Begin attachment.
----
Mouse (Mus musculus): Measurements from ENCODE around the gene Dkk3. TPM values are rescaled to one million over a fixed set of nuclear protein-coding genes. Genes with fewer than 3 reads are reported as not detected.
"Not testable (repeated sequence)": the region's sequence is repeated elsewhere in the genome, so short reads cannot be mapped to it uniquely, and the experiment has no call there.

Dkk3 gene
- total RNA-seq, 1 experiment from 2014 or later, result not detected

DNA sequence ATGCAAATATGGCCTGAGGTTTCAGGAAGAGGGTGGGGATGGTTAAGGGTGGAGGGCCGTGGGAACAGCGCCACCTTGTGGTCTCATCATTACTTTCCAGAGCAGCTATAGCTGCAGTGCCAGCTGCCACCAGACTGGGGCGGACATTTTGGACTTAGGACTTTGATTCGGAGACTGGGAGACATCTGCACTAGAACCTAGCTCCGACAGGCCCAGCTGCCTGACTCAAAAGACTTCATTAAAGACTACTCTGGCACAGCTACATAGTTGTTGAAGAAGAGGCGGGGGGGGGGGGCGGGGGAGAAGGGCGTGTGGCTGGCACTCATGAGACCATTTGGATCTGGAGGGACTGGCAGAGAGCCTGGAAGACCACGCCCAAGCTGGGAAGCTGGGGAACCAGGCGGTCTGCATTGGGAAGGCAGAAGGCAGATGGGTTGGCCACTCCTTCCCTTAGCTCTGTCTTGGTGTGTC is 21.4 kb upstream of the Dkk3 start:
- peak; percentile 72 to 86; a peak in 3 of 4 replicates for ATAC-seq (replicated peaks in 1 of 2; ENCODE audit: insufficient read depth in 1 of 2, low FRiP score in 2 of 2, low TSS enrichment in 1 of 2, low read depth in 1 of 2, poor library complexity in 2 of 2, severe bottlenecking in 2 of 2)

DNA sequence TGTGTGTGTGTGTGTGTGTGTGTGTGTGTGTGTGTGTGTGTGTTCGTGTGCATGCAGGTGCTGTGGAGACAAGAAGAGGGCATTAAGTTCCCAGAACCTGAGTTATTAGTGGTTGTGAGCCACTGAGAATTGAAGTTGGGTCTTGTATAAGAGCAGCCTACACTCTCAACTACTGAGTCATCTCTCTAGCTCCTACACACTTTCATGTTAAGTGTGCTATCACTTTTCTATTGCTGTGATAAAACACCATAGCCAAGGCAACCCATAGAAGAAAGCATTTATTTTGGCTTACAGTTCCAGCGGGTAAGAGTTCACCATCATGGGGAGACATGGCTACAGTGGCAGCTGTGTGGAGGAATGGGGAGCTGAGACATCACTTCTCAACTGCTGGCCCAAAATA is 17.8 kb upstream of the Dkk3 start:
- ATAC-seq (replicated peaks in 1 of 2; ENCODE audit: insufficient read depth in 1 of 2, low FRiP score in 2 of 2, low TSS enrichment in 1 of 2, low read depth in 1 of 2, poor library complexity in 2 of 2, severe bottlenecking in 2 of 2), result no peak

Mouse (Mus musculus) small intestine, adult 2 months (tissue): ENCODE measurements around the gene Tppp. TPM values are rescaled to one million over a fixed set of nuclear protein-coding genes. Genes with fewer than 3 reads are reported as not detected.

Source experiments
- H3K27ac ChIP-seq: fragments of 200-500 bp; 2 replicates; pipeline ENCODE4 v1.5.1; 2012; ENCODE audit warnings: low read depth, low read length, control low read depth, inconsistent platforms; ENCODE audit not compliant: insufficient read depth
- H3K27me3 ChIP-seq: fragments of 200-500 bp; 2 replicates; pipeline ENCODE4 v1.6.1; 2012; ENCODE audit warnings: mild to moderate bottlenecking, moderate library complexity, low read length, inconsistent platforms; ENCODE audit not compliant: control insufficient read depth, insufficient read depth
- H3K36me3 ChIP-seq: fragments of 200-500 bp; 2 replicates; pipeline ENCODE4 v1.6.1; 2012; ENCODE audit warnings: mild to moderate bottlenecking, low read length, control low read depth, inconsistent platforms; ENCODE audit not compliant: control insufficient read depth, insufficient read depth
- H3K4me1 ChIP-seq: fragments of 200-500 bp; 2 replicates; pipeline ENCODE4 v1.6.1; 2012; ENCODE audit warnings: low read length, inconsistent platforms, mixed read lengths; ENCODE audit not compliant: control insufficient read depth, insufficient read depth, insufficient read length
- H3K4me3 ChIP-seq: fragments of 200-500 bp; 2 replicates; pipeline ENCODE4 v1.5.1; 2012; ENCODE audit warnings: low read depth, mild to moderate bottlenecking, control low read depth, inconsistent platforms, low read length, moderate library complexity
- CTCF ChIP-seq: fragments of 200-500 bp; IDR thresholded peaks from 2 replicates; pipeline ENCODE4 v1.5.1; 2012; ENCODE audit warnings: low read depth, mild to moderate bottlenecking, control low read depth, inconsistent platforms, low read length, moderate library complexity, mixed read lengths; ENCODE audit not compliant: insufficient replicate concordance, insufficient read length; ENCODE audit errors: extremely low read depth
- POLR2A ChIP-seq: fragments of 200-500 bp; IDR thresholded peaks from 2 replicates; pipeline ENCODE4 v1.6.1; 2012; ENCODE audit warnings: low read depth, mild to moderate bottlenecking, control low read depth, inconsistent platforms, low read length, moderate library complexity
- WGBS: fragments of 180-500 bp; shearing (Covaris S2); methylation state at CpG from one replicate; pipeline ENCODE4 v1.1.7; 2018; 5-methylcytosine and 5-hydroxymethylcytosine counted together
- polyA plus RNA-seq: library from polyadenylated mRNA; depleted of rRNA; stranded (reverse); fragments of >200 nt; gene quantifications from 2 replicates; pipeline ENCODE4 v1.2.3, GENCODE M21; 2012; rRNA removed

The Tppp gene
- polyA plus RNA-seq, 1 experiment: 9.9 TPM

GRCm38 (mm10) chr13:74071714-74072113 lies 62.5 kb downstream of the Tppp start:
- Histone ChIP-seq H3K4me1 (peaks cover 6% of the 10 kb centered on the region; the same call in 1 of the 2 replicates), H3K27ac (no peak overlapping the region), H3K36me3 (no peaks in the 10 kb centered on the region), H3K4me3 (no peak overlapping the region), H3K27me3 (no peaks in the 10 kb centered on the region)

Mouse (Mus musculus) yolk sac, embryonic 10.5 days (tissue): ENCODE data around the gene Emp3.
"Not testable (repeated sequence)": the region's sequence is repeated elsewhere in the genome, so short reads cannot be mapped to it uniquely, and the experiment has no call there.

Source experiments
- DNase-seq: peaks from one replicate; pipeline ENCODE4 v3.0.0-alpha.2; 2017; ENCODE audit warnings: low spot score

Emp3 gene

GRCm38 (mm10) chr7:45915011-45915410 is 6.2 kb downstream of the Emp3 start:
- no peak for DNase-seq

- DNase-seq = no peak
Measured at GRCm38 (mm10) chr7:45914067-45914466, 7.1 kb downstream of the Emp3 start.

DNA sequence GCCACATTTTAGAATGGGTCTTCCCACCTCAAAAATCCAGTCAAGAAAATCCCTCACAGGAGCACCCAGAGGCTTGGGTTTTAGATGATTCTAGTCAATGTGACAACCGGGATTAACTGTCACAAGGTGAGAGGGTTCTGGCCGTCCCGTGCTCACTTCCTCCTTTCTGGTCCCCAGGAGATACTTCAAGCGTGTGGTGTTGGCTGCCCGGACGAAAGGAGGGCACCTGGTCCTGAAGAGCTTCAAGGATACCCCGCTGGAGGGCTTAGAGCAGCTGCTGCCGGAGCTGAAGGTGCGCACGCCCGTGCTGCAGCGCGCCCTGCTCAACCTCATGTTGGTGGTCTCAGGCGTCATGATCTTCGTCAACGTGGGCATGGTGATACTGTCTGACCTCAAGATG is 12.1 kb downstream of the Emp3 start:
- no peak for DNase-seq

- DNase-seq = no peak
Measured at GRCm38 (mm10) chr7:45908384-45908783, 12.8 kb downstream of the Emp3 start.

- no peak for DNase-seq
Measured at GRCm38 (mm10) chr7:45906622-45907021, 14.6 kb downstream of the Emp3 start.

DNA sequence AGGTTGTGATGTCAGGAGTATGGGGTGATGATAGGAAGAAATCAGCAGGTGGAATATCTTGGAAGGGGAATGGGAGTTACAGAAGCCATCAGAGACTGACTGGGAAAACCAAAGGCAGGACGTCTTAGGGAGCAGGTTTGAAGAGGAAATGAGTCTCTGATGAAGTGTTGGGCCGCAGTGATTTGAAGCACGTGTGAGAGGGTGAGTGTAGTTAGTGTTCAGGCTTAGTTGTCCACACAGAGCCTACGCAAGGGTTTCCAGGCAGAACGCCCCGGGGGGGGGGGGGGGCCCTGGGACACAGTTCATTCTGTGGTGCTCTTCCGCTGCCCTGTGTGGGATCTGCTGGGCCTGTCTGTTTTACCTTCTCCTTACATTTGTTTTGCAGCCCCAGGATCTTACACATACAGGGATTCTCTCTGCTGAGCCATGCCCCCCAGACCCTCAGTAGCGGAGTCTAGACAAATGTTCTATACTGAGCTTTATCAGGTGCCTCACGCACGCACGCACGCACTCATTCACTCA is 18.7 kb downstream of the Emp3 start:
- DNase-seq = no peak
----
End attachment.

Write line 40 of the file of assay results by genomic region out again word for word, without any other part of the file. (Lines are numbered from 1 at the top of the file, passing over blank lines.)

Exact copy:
- DNase-seq = no peak